Vegetables for Vitality
Vegetables are eaten in a variety of ways, as part of main meals and as snacks.
The term "vegetable" generally means the edible parts of plants.
They are excellent sources of fiber, vitamins A and C, potassium, calcium, and iron.
As a source of nutrients most of these herbaceous plants also contain a small proportion of protein and fat and their root supply us with carbohydrates.
The yellow/orange colors of fruits are due to the presence of vitamin A as carotene.
The green color of leafy is due to the presence of the green pigment chlorophyll.
The chlorophyll is affected by normal cooking processes or changes in pH to olive green in acid conditions, and bright green in alkaline conditions.
The red/blue coloring of some fruits and vegi (blackberries and red cabbage) are also sensitive to changes in pH.
When pH is neutral, the pigments are purple, when acidic, red, and when alkaline, blue. These pigments are very water soluble.
All of them are beneficial to our health and should be included in every person's diet.
When it comes to make salads, these herbaceous plants need to be very well cleaned without be soaked in water.
Soaking them in water leeches minerals and vitamins from them and reduces their value as foods.
"Dr. Shelton's Hygienic Review."
How to eat Salads
I coined the slogan "a salad a day keeps acidosis away."
It is rare that a slogan is strictly accurate, but this one came as near being fully accurate as slogans do.
It is true, however, only if the salad is of the right kind.
Shrimp salad, potato salad, egg salad and salad covered with oil or vinegar will not answer the purpose assigned to salads.
The word salad is from a Latin word meaning salt, and our salad vegetables are abundant sources of mineral salts in their most readily assimilated form.
There is no substitute for green foods in our diet.
It is important that these be taken, largely if not wholly, in the raw or uncooked state.
In general the green leaves of plants are our richest sources of organic salts (minerals), are rich sources of vitamins, are sources of small quantities of the highest grade proteins and are the best sources of chlorophyll, which, while it will not deodorize your breath and body, is essential in animal nutrition.
Salads are not so important in the diet of one who lives largely on uncooked foods and whose diet is made up largely of fruits and vegetables.
One who eats largely of flesh, cereals, legumes and other starchy and high protein foods has an urgent need for one or two large green salads daily.
The widespread practice of cutting, chopping, and shredding salad vegetables and serving them with dressings of one kind or another cannot be too strongly condemned.
Dr. Tilden used to advise his readers to make such a salad and then he would add that the salad should be "dressed with lemon juice, oil and salt to taste."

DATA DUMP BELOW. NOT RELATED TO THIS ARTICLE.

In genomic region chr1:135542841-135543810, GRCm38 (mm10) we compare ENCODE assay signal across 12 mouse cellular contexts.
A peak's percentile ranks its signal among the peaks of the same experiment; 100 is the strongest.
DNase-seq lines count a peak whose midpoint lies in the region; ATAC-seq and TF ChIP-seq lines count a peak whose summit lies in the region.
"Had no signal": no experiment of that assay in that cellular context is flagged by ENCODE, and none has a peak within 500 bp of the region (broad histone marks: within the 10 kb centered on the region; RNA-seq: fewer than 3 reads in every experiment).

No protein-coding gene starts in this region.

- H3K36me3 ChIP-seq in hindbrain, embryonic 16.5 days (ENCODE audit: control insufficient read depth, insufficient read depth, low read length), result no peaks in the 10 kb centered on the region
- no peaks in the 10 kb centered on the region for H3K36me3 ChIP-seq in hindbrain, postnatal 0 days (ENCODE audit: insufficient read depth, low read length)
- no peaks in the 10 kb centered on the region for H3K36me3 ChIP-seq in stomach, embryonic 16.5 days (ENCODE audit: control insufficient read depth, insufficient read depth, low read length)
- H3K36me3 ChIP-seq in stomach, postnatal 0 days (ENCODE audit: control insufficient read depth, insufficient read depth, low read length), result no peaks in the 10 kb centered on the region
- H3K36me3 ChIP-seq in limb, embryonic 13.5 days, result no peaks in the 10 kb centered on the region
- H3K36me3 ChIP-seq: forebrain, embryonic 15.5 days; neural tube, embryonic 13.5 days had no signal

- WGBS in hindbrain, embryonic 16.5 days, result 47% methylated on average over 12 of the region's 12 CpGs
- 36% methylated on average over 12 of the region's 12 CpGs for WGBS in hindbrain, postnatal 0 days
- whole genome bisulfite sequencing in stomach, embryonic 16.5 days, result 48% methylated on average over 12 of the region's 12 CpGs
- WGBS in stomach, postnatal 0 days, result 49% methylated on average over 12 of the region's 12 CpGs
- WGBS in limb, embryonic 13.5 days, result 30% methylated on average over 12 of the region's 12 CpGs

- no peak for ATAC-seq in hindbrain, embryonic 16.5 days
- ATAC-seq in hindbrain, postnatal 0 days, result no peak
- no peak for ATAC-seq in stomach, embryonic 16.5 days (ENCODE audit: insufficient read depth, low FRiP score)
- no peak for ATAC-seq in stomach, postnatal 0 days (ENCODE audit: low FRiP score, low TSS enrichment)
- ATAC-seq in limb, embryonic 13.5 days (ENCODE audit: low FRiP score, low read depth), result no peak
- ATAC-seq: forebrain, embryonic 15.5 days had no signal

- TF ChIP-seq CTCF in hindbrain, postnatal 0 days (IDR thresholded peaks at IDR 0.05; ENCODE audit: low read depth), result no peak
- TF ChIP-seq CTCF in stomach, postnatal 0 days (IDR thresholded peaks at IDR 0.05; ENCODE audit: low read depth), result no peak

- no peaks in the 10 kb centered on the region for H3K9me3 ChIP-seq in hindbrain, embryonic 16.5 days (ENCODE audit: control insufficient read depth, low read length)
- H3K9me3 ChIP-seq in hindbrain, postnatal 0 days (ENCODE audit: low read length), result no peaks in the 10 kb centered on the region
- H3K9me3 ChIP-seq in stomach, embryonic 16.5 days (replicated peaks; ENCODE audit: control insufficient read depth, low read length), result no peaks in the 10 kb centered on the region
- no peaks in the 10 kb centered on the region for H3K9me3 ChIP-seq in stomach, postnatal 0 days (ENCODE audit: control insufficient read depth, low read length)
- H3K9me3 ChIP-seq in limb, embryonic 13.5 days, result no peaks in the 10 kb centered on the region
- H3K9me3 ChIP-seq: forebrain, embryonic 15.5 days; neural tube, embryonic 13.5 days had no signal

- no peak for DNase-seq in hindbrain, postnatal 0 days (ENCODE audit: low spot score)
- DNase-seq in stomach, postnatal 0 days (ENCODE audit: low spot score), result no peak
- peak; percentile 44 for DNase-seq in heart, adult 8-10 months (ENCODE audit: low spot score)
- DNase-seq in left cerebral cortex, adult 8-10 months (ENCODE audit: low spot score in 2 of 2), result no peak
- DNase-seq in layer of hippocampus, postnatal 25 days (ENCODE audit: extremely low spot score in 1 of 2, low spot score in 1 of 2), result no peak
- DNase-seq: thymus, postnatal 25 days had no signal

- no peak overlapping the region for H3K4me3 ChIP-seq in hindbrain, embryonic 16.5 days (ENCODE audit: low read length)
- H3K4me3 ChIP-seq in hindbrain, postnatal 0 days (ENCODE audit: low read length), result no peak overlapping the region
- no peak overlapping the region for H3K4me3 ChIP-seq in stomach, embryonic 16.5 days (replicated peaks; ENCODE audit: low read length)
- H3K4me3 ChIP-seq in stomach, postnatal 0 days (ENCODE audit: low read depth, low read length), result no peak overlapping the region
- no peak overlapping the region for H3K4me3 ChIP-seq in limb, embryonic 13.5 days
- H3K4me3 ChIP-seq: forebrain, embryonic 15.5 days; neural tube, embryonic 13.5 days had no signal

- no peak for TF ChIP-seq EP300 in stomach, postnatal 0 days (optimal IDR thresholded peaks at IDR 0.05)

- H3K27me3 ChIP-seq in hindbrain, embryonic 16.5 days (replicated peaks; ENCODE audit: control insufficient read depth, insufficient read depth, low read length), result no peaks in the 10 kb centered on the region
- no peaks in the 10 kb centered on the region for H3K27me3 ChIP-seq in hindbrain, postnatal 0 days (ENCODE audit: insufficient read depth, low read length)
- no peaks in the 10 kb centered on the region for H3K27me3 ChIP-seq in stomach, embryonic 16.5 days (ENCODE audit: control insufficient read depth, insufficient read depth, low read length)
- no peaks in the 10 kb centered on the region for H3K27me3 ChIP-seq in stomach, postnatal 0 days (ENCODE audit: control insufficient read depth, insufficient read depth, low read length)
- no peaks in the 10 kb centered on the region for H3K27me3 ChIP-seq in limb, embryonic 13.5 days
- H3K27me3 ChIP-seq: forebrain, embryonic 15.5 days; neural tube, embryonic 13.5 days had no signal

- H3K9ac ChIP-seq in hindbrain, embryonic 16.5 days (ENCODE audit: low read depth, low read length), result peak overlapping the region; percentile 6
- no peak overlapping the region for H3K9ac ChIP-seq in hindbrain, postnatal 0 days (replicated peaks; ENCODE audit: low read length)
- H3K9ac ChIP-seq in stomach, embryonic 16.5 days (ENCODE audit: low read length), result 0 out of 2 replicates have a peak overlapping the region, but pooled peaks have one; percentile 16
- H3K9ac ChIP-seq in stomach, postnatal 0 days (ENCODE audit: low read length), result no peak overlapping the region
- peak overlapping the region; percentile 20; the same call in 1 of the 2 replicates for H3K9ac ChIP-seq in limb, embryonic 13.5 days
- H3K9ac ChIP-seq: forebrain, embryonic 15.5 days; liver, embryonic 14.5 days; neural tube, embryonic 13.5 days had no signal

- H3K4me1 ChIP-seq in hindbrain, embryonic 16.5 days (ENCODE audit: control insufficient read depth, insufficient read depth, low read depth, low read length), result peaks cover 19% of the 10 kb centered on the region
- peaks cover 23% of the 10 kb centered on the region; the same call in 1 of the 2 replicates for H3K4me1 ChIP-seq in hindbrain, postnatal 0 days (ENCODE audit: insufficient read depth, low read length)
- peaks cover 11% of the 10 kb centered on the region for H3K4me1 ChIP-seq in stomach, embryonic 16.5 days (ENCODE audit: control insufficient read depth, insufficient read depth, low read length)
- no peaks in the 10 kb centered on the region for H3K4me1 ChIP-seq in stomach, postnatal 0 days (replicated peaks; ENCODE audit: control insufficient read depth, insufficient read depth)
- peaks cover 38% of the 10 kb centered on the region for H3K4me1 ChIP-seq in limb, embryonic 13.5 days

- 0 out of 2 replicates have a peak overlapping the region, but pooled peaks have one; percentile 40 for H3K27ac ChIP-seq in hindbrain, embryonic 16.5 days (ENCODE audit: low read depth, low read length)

If cabbage was the only vegetable to be procured, as at certain seasons of the year it often is in some parts of the country, he advised eating it in the form of cabbage slaw.
The slaw may be dressed with salt and lemon or vinegar; or a sweet, sour dressing may be used; vinegar and lemon juice, sugar, salt, and a little sweet or sour cream."
Both of these are bad dietetic practices and must be looked upon as concessions by Tilden to the popular taste.
When vegetables and fruits are sliced, cut small, ground, shredded, or otherwise broken into small particles, so that the oxygen of the air gets to them, much food value is lost through oxidation.
The longer they are permitted to stand before eating, after they have been thus treated, the greater is the loss of food value. The loss of certain vitamins through oxidation is especially rapid.
Such practices are permissible only when feeding the toothless individual who is unable to chew whole foods. Then the food should be fed immediately after preparing, so that a minimum of loss through oxidation is sustained.
The dressings added to salads are not incompatible with the salads per se, but they do interfere with the digestion of other foods. Acids used in the dressings interfere with the digestion of both starches and proteins.
Oils added to the salad interfere with the digestion of proteins. Whether cream is sweet or sour, its addition to the salad will interfere with protein digestion.
Sugar added to the salad dressing inhibits protein digestion. Thus, while there is no serious reason why oil or cream may not be added to a salad when it is to be taken with a starch meal, it should not be added to a salad that is to be taken with a protein meal.
Lemon juice and vinegar should not be added with either meal. There can be no objection to the addition of lemon juice or oil or both to the salad if a salad is to be taken alone as we often like to do, or, as often happens, the salad and a cooked green vegetable is to be eaten as the meal.
Herbert M. Shelton
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